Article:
Brick By Brick


AAP is on a roll it would seem, targeting sunny Goa where an ineffective BJP chief minister is alienating the public. It has set its sights on Punjab, Himachal, Tamil Nadu and a host of other states where two parties alternate, BY SHARAD GUPTA

The setting was picturesque. The sun was setting over the Arabian Sea on Sunday, May 22 with the sky taking on hues of red, saffron and yellow. Appropriate for the occasion, it would appear, as Aam Aadmi Party chief Arvind Kejriwal took the stage in the packed to capacity Campal ground in Goa’s capital, Panaji. The grounds reverberated to applause. A beginning had certainly been made.

In fact, that was an encore. Five months earlier, Kejriwal had wowed Punjab at the Maghi fair rally. All parties in Punjab hold their rallies in Muktsar on January 15. It’s a trial of strength for these parties. With assembly elections barely a year away, the event had been hyped by all parties. Despite its new entrant status, AAP scored over rivals that day. AAP’s rally was twice the size of the SAD (ShiromaniAkali Dal) and Congress rallies put together. If there was any doubt, it was effectively put to rest by a C-Voter survey: The State of Punjab opinion polls gave AAP 84-100 seats out of total 117 if elections were held then.

It’s not only Punjab and Goa. AAP has been on an expansion spree, trying to spread across India as rapidly as possible. It has even formalized the expansion programme christening it “Mission Vistaar”. The reason, party leaders say, is the demand from various states. “How could we stop the people who want to be associated with AAP,” said party spokesman Ashutosh who is handling the mission. He says the party started in 2013 with “Mission Buniyaad” which was later converted to Mission Vistaar after the 2014 Lok Sabha polls. But, even this phase has ended with the party having set up state units in almost every part of the country except the north-east.

“Our next target is to have district-level and booth-level organization set-up. Our slogan is 10 youth per booth,” Ashutosh said. The strategy seems simple - keep expanding and go for the kill only when the party feels it’s strong enough to win the polls.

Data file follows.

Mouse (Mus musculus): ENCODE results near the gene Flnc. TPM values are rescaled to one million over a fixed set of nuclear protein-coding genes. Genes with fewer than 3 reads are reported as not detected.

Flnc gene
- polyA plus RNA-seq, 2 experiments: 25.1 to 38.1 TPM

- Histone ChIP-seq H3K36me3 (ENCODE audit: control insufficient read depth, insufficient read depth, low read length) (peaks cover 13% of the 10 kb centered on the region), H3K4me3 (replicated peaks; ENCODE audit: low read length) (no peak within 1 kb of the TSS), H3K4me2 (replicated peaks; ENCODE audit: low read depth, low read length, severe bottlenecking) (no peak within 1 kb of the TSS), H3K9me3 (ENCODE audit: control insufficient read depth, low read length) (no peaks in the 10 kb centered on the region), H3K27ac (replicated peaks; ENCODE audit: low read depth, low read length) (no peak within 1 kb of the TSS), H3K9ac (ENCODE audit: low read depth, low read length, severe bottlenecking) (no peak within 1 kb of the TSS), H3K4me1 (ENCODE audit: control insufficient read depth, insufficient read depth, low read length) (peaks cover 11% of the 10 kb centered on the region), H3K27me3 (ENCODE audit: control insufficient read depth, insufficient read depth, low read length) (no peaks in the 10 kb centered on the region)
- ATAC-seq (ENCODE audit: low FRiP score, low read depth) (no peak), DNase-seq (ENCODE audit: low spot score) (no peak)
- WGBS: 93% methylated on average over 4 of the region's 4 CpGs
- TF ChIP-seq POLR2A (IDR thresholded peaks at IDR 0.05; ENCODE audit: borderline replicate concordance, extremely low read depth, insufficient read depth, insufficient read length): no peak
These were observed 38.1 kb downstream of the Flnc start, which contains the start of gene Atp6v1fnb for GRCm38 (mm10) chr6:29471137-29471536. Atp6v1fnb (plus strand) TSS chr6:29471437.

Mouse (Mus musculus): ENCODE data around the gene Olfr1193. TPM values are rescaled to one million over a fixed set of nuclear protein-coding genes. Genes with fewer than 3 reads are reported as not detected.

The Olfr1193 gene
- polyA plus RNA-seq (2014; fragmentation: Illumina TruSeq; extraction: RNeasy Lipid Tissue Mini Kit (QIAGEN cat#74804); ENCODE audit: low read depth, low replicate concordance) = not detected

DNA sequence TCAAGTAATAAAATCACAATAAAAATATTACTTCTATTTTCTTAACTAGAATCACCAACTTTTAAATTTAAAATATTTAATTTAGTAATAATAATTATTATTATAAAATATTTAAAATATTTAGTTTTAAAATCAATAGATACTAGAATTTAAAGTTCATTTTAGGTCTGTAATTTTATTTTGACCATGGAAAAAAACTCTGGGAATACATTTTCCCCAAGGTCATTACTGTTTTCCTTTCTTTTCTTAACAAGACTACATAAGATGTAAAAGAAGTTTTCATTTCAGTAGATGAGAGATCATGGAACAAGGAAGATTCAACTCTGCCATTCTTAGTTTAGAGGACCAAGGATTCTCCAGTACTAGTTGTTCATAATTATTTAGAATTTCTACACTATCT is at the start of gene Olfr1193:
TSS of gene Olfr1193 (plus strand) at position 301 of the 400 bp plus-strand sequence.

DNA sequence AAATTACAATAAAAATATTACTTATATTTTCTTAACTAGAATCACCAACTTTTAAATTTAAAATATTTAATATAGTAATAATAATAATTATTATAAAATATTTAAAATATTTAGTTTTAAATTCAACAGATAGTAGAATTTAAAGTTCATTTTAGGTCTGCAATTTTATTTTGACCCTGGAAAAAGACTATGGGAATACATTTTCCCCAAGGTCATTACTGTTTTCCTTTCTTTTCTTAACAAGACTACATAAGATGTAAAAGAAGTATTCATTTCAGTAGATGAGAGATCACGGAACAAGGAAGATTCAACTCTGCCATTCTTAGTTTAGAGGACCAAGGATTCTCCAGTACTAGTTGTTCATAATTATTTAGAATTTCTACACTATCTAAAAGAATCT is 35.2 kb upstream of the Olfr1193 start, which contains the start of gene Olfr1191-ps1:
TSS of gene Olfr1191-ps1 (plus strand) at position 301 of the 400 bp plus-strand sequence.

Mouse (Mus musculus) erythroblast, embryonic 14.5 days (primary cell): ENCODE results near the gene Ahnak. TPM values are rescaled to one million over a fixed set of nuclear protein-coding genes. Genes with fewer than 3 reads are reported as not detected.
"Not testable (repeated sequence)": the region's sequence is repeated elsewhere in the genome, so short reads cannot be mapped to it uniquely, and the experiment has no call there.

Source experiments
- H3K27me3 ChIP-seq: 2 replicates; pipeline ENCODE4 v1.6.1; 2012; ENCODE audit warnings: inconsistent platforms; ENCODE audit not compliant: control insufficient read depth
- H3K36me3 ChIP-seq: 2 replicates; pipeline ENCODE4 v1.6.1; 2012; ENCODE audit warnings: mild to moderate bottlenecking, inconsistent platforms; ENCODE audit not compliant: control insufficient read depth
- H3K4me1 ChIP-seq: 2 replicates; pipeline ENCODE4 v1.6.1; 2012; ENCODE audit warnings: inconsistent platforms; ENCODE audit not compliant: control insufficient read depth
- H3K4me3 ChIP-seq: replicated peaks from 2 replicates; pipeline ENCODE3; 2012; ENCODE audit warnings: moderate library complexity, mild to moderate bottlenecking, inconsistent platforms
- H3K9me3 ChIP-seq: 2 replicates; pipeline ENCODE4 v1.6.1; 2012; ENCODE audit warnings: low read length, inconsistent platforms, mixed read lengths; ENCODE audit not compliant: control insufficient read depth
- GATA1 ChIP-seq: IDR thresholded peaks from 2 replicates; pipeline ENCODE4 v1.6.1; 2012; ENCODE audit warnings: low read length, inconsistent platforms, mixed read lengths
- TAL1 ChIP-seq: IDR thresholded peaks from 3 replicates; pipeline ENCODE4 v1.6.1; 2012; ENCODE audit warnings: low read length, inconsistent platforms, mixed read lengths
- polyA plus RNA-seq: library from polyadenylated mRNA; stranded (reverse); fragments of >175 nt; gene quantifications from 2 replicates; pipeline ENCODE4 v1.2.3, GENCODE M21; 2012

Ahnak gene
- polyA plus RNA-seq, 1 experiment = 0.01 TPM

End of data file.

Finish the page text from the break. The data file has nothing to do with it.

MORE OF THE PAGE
AAP had contested 439 of 545 Lok Sabha seats in 2014. A large number of people from all walks of life joined AAP and contested. These included well known journalists like Anita Pratap and Ashutosh; eminent writers and even bankers like Meera Sanyal; teachers, also social workers like Medha Patkar; theatre artists like Bhagwant Mann besides doctors, lawyers and other professionals. But the party could win only four seats in Punjab. It could not win a single seat in Delhi, where it ruled only three months before parliamentary elections. Kejriwal himself contested against Narendra Modi from Varanasi. This created a country-wide buzz for AAP but did not translate into electoral gains.

The 2014 electoral debacle was a lesson for AAP leaders. They started from scratch, brick by brick, meeting people in Delhi to explain their position locality by locality, house by house and man to man. The hard work ultimately translated into votes and the party achieved one of the biggest electoral victories - winning 67 of 70 seats at stake in the Delhi assembly elections.

This writer witnessed both rallies - at Muktsar and Panaji. Kejriwal asked me about Muktsar. “The going looks great for you. But the challenge is to sustain this tempo for next one year,” was my verdict. He replied in his typical Hindi: “Sirjee, ye mahaul to mere sahyogiyonki vajah se hai. Maine to abhi campaign shuru hi nahin ki hai. Mere aanekebaad to tempo aurbadega” (The surge is because of my associates. I haven’t started campaigning yet. The tempo (enthusiasm) is going to rise further after my entry.)

At the Muktsar rally Kejriwal declared that AAP was already winning 100 seats in Punjab. But the target is to win all 117.